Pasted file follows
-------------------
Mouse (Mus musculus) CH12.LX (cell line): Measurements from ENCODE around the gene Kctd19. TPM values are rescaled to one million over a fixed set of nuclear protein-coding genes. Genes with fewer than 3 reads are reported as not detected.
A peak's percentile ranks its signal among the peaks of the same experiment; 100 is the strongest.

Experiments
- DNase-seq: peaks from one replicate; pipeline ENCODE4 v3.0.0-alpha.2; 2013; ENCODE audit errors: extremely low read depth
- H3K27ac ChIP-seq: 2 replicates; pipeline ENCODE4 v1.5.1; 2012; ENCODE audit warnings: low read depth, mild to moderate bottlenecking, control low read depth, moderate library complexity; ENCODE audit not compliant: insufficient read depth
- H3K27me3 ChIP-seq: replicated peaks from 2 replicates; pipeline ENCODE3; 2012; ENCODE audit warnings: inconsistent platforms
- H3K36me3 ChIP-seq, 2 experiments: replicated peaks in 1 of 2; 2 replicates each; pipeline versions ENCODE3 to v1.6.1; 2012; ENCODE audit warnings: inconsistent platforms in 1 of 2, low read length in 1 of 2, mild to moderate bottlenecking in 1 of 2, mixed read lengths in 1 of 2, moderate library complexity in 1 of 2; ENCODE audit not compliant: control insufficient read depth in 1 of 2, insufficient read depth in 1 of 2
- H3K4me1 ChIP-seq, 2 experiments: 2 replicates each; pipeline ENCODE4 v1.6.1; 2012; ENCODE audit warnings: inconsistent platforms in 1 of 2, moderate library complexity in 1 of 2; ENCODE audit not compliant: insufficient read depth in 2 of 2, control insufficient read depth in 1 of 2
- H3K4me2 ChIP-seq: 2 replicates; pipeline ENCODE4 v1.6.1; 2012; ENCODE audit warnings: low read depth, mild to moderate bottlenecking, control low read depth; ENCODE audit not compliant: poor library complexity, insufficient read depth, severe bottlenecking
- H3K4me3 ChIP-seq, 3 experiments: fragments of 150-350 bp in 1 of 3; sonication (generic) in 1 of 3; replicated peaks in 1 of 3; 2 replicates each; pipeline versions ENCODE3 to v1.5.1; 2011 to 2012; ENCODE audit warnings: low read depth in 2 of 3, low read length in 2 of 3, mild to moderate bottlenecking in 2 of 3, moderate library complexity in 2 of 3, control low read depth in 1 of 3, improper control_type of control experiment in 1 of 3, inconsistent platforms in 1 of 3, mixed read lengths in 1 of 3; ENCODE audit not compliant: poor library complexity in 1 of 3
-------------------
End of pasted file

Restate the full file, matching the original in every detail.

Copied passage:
Mouse (Mus musculus) CH12.LX (cell line): Measurements from ENCODE around the gene Kctd19. TPM values are rescaled to one million over a fixed set of nuclear protein-coding genes. Genes with fewer than 3 reads are reported as not detected.
A peak's percentile ranks its signal among the peaks of the same experiment; 100 is the strongest.

Experiments
- DNase-seq: peaks from one replicate; pipeline ENCODE4 v3.0.0-alpha.2; 2013; ENCODE audit errors: extremely low read depth
- H3K27ac ChIP-seq: 2 replicates; pipeline ENCODE4 v1.5.1; 2012; ENCODE audit warnings: low read depth, mild to moderate bottlenecking, control low read depth, moderate library complexity; ENCODE audit not compliant: insufficient read depth
- H3K27me3 ChIP-seq: replicated peaks from 2 replicates; pipeline ENCODE3; 2012; ENCODE audit warnings: inconsistent platforms
- H3K36me3 ChIP-seq, 2 experiments: replicated peaks in 1 of 2; 2 replicates each; pipeline versions ENCODE3 to v1.6.1; 2012; ENCODE audit warnings: inconsistent platforms in 1 of 2, low read length in 1 of 2, mild to moderate bottlenecking in 1 of 2, mixed read lengths in 1 of 2, moderate library complexity in 1 of 2; ENCODE audit not compliant: control insufficient read depth in 1 of 2, insufficient read depth in 1 of 2
- H3K4me1 ChIP-seq, 2 experiments: 2 replicates each; pipeline ENCODE4 v1.6.1; 2012; ENCODE audit warnings: inconsistent platforms in 1 of 2, moderate library complexity in 1 of 2; ENCODE audit not compliant: insufficient read depth in 2 of 2, control insufficient read depth in 1 of 2
- H3K4me2 ChIP-seq: 2 replicates; pipeline ENCODE4 v1.6.1; 2012; ENCODE audit warnings: low read depth, mild to moderate bottlenecking, control low read depth; ENCODE audit not compliant: poor library complexity, insufficient read depth, severe bottlenecking
- H3K4me3 ChIP-seq, 3 experiments: fragments of 150-350 bp in 1 of 3; sonication (generic) in 1 of 3; replicated peaks in 1 of 3; 2 replicates each; pipeline versions ENCODE3 to v1.5.1; 2011 to 2012; ENCODE audit warnings: low read depth in 2 of 3, low read length in 2 of 3, mild to moderate bottlenecking in 2 of 3, moderate library complexity in 2 of 3, control low read depth in 1 of 3, improper control_type of control experiment in 1 of 3, inconsistent platforms in 1 of 3, mixed read lengths in 1 of 3; ENCODE audit not compliant: poor library complexity in 1 of 3